Rated of 5
by Laurette A. (Rome, New York) New spin on a familiar story
I've just finished "The Dressmaker" by Kate Alcott and found it to be interesting and well written. Ms Alcott takes a sad incident from the past and places it as the backdrop in her story of Tess Collins, a young woman longing to find her own way in life in an America on the verge of many changes. My mother was only 3 months old when Titanic sank so it was interesting to take a step back and observe a slice of life from 1912. I enjoyed this book immensely and was disappointed to come to the end of it. I admire Tess and would love to see the author do some sort of "generational novel" with her as the central character over the years. Lovers of historical fiction will enjoy this.
Rated of 5
by Carol P. (Mendham, NJ) The Tragedy of the Titanic
The Dressmaker provided a new fresh perspective to the Titanic tragedy- why did none of the lifeboats return to help survivors? The focus of the book was on Lady Lucille Duff Gordon, famed designer and her personal assistant Tess. Eye witnesses have stated Lady Duff Gordon bribed the crew to not pick up any other survivors on her lifeboat. Senator Smith is now investigating and hearings have begun.
The author did a great job blending stories about Tess and her perspective of Lady Duff Gordon, Pinky the reporter, the hearings and the love interests of Tess.
I would recommend this book for book clubs. The history of the Titanic and the survivors would be an interesting study. The moral dilemma around the social classes on the ship and who were saved would also lead to an interesting discussion.
Even though we know how the story ends, Ms Alcott does a wonderful job of bringing you into a new aspect of the sinking of the Titanic with interesting storylines. As next year will be the 100th anniversary of the sinking I would recommend this read to those who enjoy historical fiction.
Rated of 5
by Linda Z. (Corydon, IN) The Dressmaker
I enjoyed this book very much. In fact, I read it in two days, staying up until after midnight to finish it. The author approached the Titanic disaster with a new perspective. The moral questions could lead to some interesting discussions in a book club setting as well as the question of loyalty to an employer. Where is the stopping point? The historical aspect was covered very well from descriptions to the technical. I would recommend it to most readers especially those interested in historical novels. I have found as a former high school librarian that teenagers are interested in disasters of this type and I think they would find this book of interest.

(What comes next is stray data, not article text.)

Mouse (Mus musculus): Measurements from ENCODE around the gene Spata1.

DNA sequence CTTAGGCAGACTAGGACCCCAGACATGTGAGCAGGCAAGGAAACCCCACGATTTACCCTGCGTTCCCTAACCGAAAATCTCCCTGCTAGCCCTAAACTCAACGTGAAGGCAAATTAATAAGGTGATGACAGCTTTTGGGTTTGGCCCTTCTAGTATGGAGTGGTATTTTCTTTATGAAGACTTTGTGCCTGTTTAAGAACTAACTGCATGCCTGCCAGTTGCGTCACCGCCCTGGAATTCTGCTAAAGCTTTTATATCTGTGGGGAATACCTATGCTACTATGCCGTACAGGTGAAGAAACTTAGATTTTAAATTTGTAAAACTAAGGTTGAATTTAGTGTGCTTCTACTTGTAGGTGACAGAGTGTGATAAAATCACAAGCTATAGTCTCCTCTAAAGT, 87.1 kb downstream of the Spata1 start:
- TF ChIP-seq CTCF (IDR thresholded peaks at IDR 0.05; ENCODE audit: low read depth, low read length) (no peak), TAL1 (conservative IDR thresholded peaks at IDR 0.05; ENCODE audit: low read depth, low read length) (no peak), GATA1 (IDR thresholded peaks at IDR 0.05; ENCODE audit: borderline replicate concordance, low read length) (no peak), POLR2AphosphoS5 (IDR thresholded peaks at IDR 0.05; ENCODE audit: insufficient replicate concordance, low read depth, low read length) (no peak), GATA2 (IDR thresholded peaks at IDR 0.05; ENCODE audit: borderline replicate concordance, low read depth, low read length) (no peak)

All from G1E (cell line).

Rated of 5
by Terri H. (Battle Ground, washington) The Dressmaker
I was looking forward to a new twist on the Titanic "genre." Unfortunately, The Dressmaker was a highly predictable, same ole', same ole'--the ships sinks, which guy should I be with? and my, oh my whatever career should I choose? Typical Titanic novel. Disappointing at best.
Rated of 5
by Mary D. (Claremont, CA) The Dressmaker by Kate Alcott
There has always been a fascination and mystique surrounding the sinking of the Titanic. So many different elements: the "arrogance" of the shipping company in calling the ship Unsinkable, the class distinctions, the chivalry, especially in the first and second class gentlemen, yet the horror of knowing that steerage passengers were essentially "locked in." So many stories...one would wonder what more could be covered. In The Dressmaker, we are introduced to two strong women, Tess Collins who hires on as a maid to Lady Duff Gordon, both survivors of the sinking. Needless to say, one is quite admirable and the other turns out to be a "victim" of her class and acts accordingly during traumatic circumstances. What was especially interesting to me is the coverage of the investigations into the sinking of the Titanic that took place in New York, the accounts of the crew members, how true heroes were villified by those trying to save their own skins, and how the survivors suffered from guilt, and how the public reacted to the survivors once the initial shock had worn off. This is a view of this tragedy that isn't covered...what happened after the survivors reached the shore. An interesting side note: currently at the Luxor Hotel in Las Vegas is the Titanic Exhibition, complete with a section of the ship (you can really get an idea of how huge the ship was) and many, many artifacts collected from the debris field. When you enter the exhibit, you are given a boarding pass for a person who sailed on the ship; at the end of the exhibit is a listing of all passengers and crew and you find your person and see if they survived or not. My husband received the card of a 3-year old boy who was traveling with his his brother and his father, who had kidnapped them from his estranged wife. They were traveling under the name of Hoffman, but their real name was Navratil; the boys survived, the father did not. In The Dressmaker, Tess is handed two small boys, by their father who begs her to save them. She takes them with her on the lifeboat...the Navratil boys!
Rated of 5
by Florence K. (Encino, California) The Dressmaker
An interesting premise, a quick read, a slice of 100 year old history -- these elements should have made for an excellent book, but The Dressmaker misses the mark. The sections dealing with the Titanic tragedy and the Senate investigations are well done. The book is weakened by a hackneyed love triangle: poor young woman, wealthy older man, poor young man. One can easily anticipate the outcome. Moreover the writing style was flat and full of fluff and lacking much literary depth. I give it 31/2 stars.
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